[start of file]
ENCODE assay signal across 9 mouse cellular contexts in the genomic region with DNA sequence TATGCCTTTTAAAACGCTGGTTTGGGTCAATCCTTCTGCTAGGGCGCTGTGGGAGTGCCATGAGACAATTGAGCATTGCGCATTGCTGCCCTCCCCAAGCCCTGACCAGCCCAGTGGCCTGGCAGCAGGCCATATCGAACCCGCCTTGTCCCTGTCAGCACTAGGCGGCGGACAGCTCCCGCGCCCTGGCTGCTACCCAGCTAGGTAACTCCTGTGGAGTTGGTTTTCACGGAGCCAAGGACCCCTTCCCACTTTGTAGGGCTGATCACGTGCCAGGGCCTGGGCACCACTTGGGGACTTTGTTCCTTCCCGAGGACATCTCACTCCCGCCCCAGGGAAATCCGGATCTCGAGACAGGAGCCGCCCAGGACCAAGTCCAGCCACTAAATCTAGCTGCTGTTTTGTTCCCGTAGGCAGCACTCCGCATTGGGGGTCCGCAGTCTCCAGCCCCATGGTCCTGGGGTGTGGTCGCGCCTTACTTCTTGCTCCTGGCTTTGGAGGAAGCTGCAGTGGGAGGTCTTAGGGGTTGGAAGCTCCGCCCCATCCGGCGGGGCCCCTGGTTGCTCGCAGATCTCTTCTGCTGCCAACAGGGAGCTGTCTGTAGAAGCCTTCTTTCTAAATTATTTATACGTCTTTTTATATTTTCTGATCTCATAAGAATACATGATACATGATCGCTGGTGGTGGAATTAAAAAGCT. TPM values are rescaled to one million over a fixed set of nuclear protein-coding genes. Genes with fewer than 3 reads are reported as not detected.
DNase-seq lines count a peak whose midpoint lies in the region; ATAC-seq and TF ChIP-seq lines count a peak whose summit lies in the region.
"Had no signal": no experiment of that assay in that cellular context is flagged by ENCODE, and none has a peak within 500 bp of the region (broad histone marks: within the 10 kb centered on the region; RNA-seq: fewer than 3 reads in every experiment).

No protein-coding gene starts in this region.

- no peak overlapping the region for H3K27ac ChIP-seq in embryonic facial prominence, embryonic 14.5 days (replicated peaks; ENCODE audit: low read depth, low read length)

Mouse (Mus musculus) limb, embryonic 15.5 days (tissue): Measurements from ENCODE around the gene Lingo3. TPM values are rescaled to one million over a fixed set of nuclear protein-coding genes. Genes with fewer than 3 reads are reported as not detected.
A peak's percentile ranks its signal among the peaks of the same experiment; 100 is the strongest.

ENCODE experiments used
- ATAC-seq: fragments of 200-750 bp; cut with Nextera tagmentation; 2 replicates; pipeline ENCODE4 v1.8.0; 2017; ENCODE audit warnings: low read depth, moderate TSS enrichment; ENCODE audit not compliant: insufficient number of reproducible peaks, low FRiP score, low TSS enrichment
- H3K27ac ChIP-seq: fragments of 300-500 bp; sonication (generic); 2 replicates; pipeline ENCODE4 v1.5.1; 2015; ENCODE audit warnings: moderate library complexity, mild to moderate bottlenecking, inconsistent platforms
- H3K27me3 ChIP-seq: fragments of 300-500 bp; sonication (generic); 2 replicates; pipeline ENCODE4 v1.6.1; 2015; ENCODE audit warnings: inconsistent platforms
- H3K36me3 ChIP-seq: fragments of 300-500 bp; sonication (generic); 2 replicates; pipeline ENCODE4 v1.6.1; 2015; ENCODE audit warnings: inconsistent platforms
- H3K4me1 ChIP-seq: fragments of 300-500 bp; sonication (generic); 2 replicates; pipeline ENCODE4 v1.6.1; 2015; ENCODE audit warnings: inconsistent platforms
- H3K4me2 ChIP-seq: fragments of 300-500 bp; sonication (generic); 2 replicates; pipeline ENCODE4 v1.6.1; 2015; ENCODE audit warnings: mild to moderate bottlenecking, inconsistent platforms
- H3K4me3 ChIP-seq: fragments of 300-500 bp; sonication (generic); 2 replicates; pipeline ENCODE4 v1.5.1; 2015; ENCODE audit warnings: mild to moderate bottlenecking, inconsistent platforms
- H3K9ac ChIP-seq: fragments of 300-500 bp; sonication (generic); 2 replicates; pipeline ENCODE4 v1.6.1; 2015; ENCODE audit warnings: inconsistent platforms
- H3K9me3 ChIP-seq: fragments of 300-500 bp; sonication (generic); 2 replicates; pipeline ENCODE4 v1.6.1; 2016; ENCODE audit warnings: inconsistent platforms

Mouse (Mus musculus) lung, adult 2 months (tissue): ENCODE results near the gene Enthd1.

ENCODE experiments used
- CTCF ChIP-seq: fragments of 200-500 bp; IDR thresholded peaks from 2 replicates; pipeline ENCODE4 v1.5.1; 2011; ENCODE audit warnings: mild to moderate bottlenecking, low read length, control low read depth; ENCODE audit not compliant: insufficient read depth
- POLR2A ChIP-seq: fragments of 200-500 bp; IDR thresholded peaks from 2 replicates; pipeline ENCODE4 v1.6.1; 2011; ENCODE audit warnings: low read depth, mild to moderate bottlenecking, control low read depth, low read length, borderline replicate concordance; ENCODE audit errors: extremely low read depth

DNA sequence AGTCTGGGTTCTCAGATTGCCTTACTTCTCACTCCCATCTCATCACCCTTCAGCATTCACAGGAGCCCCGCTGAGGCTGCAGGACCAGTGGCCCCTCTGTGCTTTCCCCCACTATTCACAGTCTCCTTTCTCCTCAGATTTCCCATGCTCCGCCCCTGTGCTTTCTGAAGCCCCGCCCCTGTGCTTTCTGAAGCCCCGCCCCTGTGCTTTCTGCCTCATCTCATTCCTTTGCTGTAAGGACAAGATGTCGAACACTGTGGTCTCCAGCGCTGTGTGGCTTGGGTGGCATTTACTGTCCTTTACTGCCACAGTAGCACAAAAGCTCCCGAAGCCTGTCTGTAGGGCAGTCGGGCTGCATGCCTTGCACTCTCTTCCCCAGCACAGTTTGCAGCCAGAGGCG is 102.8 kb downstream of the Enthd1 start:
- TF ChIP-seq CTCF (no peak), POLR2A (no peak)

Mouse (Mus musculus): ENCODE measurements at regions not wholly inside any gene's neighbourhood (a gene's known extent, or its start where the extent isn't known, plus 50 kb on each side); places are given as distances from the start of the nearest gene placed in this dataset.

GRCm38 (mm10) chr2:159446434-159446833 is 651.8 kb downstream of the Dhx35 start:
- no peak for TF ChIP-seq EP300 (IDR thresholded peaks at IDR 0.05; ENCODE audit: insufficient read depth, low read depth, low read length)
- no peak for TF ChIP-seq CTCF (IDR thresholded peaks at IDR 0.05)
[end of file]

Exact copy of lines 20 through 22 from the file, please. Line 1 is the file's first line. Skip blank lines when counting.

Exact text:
- CTCF ChIP-seq: fragments of 200-500 bp; IDR thresholded peaks from 2 replicates; pipeline ENCODE4 v1.5.1; 2011; ENCODE audit warnings: mild to moderate bottlenecking, low read length, control low read depth; ENCODE audit not compliant: insufficient read depth
- POLR2A ChIP-seq: fragments of 200-500 bp; IDR thresholded peaks from 2 replicates; pipeline ENCODE4 v1.6.1; 2011; ENCODE audit warnings: low read depth, mild to moderate bottlenecking, control low read depth, low read length, borderline replicate concordance; ENCODE audit errors: extremely low read depth

DNA sequence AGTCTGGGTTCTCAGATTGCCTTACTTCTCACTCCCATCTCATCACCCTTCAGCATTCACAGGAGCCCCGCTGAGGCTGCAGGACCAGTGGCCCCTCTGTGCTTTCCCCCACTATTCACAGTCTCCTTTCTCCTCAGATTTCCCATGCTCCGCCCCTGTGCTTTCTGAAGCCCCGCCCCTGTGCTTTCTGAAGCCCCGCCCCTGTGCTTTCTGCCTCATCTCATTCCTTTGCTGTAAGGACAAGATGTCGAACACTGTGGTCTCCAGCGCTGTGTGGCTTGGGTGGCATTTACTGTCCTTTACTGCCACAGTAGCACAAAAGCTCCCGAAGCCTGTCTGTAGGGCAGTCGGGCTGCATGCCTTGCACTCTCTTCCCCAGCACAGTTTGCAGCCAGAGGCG is 102.8 kb downstream of the Enthd1 start: